LA Electric Automakers Like Rivian, Fisker Get Pummeled Amid Stock Market Selloff

Harri Weber

Harri is dot.LA's senior finance reporter. She previously worked for Gizmodo, Fast Company, VentureBeat and Flipboard. Find her on Twitter and send tips on L.A. startups and venture capital to harrison@dot.la.

Rivian
Image courtesy of Rivian

With the stock market in the midst of a major correction, some of the companies that have made Southern California a hotbed of electric vehicle manufacturing have taken a hit on Wall Street.


The likes of Rivian, Fisker, Faraday Future and Xos have all seen their shares decline sharply from their highs of last year. After its splashy IPO last fall saw Rivian briefly become the world’s third-most valuable automaker, the Irvine-based electric truck manufacturer’s stock dipped below $60 per share for the first time today. Rivian shares closed Monday’s trading just shy of $64, and have now fallen nearly 63% from their November closing high of over $172.

Other EV makers who call Los Angeles home are also having a tough time on the market. Manhattan Beach-based Fisker’s stock closed Monday’s trading at under $12 per share, down 50% from nearly $24 per share in November; Gardena-based Faraday Future ended the day at under $5 per share, down nearly 73% since it broke $16 per share in June; and Atwater Village-based Xos closed just above $2 per share, down more than 71% since its August IPO.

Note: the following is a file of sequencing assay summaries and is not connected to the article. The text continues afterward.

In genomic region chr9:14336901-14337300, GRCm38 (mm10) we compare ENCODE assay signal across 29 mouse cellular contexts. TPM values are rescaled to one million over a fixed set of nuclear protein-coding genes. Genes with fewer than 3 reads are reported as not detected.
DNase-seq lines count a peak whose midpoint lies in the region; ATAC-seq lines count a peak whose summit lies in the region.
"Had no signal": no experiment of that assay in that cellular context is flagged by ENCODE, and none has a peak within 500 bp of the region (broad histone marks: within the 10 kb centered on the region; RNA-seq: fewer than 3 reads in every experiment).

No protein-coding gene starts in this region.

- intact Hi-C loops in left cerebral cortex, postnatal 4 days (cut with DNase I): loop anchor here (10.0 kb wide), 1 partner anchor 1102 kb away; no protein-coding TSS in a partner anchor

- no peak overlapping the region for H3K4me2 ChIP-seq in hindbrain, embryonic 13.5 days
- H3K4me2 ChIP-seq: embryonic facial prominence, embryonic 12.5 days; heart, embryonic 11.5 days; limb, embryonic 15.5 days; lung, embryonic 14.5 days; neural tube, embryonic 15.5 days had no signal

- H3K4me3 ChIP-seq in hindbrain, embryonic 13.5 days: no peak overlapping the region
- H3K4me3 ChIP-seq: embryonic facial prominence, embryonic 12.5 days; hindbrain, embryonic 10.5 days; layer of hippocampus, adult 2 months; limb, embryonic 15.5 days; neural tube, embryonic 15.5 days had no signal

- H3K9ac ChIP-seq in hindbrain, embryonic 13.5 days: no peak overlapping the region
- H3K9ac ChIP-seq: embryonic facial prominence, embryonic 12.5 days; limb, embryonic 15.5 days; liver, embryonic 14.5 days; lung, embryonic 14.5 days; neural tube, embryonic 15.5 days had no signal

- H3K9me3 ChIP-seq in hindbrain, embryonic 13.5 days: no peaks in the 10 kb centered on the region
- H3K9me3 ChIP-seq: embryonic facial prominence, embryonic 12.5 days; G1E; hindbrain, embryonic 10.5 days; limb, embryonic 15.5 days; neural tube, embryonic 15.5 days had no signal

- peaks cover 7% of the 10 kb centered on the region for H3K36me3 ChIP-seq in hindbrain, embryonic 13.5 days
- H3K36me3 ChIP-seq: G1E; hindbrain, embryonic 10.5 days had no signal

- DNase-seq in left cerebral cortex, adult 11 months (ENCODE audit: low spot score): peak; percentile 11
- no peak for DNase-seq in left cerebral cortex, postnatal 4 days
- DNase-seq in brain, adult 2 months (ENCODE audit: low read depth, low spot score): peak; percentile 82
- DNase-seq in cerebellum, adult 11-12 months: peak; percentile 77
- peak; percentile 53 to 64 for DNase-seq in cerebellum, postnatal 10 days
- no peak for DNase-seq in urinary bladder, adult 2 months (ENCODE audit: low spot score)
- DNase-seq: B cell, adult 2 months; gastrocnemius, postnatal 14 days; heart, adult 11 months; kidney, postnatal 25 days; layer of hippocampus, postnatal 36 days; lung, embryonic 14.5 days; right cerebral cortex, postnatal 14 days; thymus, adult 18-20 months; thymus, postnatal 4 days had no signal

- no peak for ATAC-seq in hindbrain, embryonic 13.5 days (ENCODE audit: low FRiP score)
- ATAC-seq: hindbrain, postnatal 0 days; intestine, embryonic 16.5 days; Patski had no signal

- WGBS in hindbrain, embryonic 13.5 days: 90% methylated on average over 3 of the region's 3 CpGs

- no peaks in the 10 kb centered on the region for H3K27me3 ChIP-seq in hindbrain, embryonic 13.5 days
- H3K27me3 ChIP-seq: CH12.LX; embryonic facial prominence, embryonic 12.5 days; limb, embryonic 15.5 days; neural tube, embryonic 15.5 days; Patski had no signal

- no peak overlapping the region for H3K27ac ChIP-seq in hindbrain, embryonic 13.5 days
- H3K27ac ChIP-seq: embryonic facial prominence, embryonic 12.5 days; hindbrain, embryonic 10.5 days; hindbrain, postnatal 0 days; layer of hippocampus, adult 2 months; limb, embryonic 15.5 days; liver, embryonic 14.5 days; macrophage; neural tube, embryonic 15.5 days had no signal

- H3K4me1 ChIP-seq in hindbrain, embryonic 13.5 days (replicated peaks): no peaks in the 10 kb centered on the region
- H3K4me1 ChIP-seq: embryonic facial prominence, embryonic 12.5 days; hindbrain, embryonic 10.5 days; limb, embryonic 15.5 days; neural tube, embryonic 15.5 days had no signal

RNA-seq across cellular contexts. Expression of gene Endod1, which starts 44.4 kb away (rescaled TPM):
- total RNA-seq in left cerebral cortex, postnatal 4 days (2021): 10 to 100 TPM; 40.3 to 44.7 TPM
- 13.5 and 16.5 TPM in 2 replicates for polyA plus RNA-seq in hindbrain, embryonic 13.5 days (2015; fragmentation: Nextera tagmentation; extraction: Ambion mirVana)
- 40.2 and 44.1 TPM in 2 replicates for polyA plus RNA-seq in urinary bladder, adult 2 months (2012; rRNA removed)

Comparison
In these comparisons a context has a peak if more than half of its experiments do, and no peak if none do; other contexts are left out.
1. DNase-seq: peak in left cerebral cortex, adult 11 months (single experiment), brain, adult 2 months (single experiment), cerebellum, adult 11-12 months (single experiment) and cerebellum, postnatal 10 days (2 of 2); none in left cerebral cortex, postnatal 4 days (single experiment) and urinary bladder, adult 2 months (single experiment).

Similarly, Canoo—which announced in November that it would relocate its headquarters from L.A. to Arkansas—has seen its shares slip more than 56% from their November high, while Phoenix-based Nikola, which has been beleaguered by securities fraud charges, has lost nearly 52% of its value since the fall.

Tesla’s stock, meanwhile, has fared somewhat better—only losing about 24% since its all-time high of more than $1,200 per share in November. The Elon Musk-led automaker continues to lead the field among EV firms and is expected to post a fourth-quarter profit north of $2 billion later this week.

Of course, these declines coincide with a broader, market-wide selloff that has seen the S&P 500 lose more than 7% of its value since the start of this year. But tech companies have borne the brunt of the correction—the Nasdaq Composite is down more than 11% on the year—while emerging EV companies, in particular, have been hit by chip shortages and scrutinized for a dearth of profits.

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